It makes sense; if you want friendly customer service, hire friendly people. It is extremely hard to train for a good attitude, but you can always train for better skills. For example, JetBlue, consistently rated for excellent customer service, brings people in a group interview first, and watches the interaction with other candidates and the panel. A skill that could not be found in a one-on-one interview environment.

When you hire people with the right attitude, the behavior needs to be reinforced by leaders. Disney hires a full janitorial staff, but it would not be a surprise to see a leader picking up a piece of trash in the bathroom. As Disney instills, “Every leader is telling a story about what they value.”

  1. Don’t set rules, give your people a purpose

Of course, there are standard operating procedures across large corporations that need to be defined, but it is important to understand that these “rules” only go so far. For example, your front-line employees may not be able to find every answer in a manual that is needed when it comes to customer service, and following a script may deliver a bad taste in a potential customer’s mouth. The companies that supply their front-line teams with a common purpose, and clear quality standards will rate higher in satisfaction every day of the week.

Common purpose – a very clear explanation of the emotional customer experience you would like to create. By defining this for your team, motivation and meaning becomes embedded in their work. Your employee can now choose to go the extra mile through personal drive, and not submissive compliance. Disney’s common purpose is “we create happiness”, and you can tell.

It is important to align your common purpose with a set of clear quality standards. How would you like your employee to act in accordance with your common purpose? Setting clear expectations for your team, rather than a set of strict rules, allows employees to feel valued, and inevitably – empowered. Your customers will feel the shift.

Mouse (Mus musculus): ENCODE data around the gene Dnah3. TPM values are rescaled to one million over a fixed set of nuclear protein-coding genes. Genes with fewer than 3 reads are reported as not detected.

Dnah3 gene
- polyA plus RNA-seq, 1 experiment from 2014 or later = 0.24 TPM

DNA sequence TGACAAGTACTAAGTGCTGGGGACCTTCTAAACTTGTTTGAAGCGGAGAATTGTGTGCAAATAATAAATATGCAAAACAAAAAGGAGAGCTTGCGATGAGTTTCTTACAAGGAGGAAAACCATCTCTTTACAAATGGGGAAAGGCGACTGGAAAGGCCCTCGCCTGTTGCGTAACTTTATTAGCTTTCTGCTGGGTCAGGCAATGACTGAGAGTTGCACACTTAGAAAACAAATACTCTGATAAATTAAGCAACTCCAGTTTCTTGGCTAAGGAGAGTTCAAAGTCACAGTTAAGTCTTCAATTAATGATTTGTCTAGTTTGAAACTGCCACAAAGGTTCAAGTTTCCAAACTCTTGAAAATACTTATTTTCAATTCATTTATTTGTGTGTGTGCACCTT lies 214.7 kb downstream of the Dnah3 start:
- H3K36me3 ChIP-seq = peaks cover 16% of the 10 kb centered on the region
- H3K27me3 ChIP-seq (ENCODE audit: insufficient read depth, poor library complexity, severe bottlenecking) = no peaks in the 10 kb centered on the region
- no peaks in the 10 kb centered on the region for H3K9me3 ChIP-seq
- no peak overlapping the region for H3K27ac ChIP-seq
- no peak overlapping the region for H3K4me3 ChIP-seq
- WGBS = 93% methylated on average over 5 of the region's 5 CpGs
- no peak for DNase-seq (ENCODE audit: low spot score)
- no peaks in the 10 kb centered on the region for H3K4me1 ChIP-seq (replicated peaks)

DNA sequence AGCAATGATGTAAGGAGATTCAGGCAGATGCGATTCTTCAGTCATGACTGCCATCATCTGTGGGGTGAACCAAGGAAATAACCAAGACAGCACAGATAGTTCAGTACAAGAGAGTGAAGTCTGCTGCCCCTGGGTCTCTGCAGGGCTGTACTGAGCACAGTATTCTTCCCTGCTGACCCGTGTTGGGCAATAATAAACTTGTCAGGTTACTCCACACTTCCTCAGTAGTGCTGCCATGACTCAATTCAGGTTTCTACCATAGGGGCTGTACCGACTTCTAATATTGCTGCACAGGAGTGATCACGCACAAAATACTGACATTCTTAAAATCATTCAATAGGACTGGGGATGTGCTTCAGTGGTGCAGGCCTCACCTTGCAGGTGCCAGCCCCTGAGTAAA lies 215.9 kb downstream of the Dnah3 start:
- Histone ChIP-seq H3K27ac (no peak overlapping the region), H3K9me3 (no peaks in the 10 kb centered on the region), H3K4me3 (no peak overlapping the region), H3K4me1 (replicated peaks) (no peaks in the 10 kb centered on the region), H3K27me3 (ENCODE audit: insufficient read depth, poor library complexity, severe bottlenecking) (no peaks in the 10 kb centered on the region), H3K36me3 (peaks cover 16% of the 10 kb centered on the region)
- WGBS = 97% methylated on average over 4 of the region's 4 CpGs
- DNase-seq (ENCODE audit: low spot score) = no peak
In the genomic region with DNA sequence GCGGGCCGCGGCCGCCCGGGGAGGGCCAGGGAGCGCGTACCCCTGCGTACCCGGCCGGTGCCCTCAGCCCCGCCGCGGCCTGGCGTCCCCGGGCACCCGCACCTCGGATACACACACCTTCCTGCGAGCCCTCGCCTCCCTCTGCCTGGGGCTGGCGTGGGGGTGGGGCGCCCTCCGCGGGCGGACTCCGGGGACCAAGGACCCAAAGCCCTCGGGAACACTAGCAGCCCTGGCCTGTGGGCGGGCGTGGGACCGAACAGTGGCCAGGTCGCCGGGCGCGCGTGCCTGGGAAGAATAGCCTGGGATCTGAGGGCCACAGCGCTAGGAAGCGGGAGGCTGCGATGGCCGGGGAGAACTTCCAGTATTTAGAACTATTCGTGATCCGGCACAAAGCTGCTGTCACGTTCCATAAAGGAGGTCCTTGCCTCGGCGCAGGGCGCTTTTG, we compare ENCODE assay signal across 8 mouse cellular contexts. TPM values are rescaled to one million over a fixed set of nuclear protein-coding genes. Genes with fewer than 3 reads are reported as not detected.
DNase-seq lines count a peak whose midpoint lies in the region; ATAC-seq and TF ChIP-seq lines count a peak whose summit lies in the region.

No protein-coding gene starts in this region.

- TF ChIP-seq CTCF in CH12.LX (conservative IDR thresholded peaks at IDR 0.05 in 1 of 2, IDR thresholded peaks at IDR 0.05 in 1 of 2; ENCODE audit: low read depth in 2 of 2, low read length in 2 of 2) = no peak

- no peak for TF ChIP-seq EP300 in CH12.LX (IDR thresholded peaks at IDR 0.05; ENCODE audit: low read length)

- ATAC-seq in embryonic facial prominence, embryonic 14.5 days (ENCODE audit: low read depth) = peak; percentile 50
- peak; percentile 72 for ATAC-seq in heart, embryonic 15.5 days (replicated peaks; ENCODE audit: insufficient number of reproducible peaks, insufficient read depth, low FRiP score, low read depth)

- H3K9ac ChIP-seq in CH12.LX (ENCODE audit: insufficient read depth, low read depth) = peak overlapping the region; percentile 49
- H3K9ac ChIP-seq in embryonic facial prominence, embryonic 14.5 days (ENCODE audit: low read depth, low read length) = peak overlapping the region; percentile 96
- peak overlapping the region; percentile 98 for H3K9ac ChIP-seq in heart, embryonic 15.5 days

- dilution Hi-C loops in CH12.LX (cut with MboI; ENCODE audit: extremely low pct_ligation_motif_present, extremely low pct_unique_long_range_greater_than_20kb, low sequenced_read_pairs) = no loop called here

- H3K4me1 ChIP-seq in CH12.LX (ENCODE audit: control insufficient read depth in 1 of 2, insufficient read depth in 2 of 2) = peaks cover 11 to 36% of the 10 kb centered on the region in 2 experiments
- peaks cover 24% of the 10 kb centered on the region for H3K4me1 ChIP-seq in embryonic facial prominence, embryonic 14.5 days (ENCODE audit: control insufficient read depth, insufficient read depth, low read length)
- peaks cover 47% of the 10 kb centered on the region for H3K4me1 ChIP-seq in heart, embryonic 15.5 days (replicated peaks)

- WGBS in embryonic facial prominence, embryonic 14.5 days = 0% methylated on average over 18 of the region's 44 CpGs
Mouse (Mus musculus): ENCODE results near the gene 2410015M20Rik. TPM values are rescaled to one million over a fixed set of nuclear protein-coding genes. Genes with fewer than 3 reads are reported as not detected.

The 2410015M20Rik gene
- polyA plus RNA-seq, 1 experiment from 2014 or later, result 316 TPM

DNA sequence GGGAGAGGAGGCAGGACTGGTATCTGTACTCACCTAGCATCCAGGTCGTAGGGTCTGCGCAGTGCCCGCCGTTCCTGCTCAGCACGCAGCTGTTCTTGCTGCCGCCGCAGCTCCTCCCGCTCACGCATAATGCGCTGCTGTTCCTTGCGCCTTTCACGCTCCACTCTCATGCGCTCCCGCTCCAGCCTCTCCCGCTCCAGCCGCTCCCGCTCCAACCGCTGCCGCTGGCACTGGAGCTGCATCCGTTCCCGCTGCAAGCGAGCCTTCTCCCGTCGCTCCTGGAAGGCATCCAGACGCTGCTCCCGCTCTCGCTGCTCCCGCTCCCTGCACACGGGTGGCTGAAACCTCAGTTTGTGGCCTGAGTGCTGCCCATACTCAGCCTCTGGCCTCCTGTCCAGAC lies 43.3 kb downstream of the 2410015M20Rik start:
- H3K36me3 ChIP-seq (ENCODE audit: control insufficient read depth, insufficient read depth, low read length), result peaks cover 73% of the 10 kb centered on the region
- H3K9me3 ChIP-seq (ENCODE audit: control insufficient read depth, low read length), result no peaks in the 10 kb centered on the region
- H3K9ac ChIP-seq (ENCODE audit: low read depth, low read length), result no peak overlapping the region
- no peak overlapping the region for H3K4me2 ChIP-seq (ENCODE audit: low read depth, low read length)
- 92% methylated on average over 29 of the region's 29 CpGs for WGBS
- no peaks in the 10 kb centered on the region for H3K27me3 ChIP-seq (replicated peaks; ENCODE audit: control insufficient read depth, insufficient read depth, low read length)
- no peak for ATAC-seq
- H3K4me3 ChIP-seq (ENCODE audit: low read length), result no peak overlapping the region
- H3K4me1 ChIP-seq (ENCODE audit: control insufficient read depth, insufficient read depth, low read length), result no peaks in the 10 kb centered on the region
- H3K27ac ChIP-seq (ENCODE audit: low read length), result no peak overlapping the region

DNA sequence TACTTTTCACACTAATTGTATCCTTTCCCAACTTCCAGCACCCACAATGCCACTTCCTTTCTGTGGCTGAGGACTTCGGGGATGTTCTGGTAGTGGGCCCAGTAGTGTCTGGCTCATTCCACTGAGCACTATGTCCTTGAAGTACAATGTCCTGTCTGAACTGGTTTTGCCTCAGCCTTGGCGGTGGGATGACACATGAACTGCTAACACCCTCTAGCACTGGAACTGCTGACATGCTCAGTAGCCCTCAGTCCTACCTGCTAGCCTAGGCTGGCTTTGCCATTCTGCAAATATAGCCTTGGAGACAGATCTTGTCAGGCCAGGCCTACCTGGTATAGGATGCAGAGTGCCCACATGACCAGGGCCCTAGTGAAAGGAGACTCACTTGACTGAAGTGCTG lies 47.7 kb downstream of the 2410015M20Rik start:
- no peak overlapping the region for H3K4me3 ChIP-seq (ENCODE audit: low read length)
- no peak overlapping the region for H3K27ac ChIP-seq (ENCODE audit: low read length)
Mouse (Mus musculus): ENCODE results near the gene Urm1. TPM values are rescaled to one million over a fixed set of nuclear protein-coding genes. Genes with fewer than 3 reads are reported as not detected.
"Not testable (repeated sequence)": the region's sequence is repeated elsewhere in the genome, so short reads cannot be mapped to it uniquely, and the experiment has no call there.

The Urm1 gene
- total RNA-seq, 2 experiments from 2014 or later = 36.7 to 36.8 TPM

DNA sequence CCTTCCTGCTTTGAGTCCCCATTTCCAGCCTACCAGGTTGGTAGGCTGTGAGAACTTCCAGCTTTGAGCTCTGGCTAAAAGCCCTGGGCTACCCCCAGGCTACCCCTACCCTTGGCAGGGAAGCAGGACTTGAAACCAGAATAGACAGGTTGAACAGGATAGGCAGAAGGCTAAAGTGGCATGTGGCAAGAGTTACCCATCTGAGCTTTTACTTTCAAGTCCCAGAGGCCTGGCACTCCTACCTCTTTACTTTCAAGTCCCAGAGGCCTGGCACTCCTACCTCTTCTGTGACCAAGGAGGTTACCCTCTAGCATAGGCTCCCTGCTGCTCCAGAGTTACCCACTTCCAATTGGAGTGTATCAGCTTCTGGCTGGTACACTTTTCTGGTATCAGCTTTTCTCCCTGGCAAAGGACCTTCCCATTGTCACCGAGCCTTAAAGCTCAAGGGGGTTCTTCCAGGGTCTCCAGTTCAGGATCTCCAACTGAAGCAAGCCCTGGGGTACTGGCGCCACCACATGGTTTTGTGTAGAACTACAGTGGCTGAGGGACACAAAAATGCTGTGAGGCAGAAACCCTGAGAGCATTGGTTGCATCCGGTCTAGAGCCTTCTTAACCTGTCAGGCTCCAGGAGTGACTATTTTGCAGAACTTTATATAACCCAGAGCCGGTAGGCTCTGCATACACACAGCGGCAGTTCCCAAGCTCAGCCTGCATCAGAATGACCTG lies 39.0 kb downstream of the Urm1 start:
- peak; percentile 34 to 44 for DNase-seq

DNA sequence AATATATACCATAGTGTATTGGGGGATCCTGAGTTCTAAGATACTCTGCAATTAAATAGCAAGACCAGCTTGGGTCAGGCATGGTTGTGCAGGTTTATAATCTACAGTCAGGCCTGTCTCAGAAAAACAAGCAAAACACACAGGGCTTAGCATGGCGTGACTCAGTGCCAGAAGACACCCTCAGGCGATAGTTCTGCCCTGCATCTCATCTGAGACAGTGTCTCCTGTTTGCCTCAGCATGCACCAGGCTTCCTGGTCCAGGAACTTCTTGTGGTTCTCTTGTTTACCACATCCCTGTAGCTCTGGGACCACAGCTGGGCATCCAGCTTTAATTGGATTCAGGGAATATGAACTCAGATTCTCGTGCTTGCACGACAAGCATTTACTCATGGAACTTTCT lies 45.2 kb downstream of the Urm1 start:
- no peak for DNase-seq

1. Allow your employees to bring their creativity

When your front-line team feels comfortable solving a problem without waiting to ask, there is a sense of ownership that motivates them to do what is possible to enhance the customer experience. The best companies understand that the company can learn from their employees on what the customer wants. Save time and money on market research, and allow your front-line to provide your insights. This means your company must have a rock-solid way to funnel information from “the bottom” to the top; and make sure you have leaders that will act on the findings.

For example, Wawa allows their store managers to have a large say in what they sell. They understand that their on-site team has better insight than a desk analyst. Profits have soared once this culture shift happened, and now one Wawa may have a large coffee bar and more fresh food options than another.

The trusting relationship companies wish to have with customers is still built one interaction at a time. Your people are hired to develop these relationships. To conclude, create emotional, long-lasting bonds with your customers by engaging your employees, and making sure they are happy first.